How should investors trade Apple's stock (NASDAQ:AAPL) after its recent legal victory? The obvious strategy is to buy the stock on any pullback. The problem, however, is that this is already a crowded trade. Another strategy is to buy Apple's suppliers like Corning (NYSE:GLW), Qualcomm (NASDAQ:QCOM), and Cirrus Logic (NASDAQ:CRUS) that make the gear that goes into iPhones and iPads.
Financials of the Three Companies
Quarterly Revenue Growth
Quarterly Earnings Growth
*Dec. 31, 2013 **Sept. 25, 2013 ***March 15, 2013
Corning makes Gorilla Glass that has grown to become a necessity in touch screen devices-including devices powered by Google (NASDAQ:GOOG). This is not your everyday windowpane; this glass is made of alkali-aluminosilicate thin-sheet glass. This means that it is almost unscratchable and more than tough enough to handle the daily wear and tear. Apple uses this glass for its iPhone and iPad. Per CNBC, "Over 200 million devices with Gorilla Glass have sold and after just three years on the market it has 20% of the phone market." And as the smartphone and tablet industries further expand, Corning should reap the rewards.
A word of caution: Corning is a large company making a batch of other products that face pricing pressures, such as flat glass used in flat panel TVs, which can explain the sharp slowdown in its quarterly revenue and earnings growth.
Qualcomm is an innovator and leader in CDMA-based integrated circuits and Radio Frequency (RF) and Power Management (PM) chips and system software that power mobile devices and wireless networks. The company is in a better position to ride the exploding market for mobile devices than its closest competitor, Texas Instruments (NASDAQ:TXN). Last quarter, the company reported that it couldn't make enough chips that go into Apple's latest products like the LTE chip-- a nice problem to have in the long run.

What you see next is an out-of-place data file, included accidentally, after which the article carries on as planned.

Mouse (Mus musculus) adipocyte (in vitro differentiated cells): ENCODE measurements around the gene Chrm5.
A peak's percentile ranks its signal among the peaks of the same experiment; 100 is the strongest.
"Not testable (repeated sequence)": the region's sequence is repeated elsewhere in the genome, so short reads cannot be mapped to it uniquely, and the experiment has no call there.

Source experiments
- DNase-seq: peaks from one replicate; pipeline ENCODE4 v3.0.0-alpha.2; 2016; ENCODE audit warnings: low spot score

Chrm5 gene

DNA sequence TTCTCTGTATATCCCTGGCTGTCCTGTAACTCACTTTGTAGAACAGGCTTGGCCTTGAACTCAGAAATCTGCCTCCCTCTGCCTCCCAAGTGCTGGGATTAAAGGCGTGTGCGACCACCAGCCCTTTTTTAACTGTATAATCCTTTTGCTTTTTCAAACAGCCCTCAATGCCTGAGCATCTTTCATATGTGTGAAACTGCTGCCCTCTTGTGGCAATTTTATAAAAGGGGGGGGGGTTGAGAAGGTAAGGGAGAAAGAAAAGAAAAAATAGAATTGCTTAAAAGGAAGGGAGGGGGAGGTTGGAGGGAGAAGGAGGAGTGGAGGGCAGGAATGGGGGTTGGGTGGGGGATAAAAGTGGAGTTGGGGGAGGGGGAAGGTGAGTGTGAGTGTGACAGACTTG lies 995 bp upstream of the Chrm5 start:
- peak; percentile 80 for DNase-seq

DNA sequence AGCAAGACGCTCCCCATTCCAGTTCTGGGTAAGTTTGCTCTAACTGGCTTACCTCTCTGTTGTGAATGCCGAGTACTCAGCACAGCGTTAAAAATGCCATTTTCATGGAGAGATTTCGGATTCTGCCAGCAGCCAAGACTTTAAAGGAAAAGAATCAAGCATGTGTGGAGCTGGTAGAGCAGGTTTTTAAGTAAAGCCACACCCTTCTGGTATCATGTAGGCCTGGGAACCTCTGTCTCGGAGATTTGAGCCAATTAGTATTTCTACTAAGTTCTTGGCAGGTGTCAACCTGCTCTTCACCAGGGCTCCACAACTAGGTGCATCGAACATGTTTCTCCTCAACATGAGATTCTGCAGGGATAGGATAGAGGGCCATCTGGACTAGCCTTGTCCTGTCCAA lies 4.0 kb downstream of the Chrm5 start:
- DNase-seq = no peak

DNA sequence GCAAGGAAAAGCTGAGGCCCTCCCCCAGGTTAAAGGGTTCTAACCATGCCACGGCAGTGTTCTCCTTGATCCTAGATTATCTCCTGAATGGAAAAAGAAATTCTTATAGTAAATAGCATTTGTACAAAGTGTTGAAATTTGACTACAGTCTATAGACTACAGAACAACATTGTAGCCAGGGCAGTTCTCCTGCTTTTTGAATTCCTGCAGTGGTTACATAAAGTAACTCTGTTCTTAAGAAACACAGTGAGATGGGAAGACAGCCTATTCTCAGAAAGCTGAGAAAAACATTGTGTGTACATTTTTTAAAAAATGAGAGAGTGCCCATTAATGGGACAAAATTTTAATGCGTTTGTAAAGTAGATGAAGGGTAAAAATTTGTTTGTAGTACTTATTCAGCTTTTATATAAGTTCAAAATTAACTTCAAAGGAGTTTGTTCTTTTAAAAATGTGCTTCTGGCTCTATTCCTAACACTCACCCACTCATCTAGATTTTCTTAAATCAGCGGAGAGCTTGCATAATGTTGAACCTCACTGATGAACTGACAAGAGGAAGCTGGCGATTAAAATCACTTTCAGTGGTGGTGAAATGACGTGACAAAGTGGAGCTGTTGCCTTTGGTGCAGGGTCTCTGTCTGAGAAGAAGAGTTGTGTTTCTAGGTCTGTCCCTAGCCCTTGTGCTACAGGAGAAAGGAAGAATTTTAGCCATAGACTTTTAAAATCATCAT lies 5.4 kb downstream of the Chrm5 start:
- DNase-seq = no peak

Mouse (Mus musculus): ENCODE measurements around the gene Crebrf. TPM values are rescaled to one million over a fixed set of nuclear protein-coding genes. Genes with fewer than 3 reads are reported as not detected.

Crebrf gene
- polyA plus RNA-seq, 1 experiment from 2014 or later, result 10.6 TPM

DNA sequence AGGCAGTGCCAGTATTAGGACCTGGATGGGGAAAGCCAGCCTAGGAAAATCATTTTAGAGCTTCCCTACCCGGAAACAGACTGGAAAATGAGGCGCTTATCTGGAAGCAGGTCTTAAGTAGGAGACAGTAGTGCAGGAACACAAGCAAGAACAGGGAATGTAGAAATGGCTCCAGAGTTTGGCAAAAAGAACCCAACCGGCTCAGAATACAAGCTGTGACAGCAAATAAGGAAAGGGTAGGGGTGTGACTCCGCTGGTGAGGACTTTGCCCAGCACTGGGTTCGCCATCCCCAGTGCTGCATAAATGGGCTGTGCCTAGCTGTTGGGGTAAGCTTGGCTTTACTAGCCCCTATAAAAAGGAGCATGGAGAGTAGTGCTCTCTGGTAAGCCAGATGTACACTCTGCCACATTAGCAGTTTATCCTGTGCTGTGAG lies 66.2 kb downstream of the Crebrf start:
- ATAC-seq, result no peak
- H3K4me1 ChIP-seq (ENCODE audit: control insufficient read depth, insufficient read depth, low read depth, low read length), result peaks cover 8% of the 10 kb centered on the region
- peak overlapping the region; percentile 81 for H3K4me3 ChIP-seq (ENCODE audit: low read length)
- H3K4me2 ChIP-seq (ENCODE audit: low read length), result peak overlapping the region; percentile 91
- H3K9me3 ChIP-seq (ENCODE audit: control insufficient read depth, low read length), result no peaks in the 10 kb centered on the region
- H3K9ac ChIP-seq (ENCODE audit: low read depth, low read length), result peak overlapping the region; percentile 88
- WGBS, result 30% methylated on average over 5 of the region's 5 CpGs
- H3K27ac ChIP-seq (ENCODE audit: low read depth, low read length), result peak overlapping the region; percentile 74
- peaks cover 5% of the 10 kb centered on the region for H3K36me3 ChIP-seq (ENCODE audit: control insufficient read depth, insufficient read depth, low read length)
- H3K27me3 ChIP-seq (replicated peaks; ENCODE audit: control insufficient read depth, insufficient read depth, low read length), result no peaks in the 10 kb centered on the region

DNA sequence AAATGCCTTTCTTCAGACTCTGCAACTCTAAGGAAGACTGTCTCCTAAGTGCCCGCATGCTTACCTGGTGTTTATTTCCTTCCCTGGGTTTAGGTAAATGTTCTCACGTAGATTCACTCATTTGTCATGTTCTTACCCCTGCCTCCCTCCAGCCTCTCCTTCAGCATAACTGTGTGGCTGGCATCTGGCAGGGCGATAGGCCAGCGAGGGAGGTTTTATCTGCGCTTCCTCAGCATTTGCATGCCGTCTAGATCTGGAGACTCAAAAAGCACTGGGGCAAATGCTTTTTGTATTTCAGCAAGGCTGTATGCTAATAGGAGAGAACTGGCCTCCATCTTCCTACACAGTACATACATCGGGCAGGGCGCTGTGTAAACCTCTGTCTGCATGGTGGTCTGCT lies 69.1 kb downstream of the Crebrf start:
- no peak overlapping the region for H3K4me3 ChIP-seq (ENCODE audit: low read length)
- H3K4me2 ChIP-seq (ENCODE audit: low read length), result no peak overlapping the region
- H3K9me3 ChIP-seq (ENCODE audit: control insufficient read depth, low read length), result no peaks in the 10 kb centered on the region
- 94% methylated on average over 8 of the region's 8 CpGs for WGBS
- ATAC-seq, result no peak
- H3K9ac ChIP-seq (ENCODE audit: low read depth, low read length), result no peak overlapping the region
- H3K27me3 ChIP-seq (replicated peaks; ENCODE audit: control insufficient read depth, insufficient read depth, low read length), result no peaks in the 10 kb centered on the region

Cirrus Logic, Inc., is a developer and manufacturer of high-precision analog and mixed-signal integrated circuits (ICS) for the audio and energy industries. A number of the company's digital products like interface ICs, volume controls, and digital amplifiers are used in the consumer electronics industries, while its audio products are used in portable media players, smartphones, and tablets. Cirrus is the only supplier for audio codecs in iDevices, the 35 million iPhones and 11.8 million iPads that propel Apple's sales. Today, 70% of Cirrus' revenues come from sales to Apple-- double the 2007 level.
Disclosure: I am long AAPL, QCOM. I wrote this article myself, and it expresses my own opinions. I am not receiving compensation for it (other than from Seeking Alpha). I have no business relationship with any company whose stock is mentioned in this article.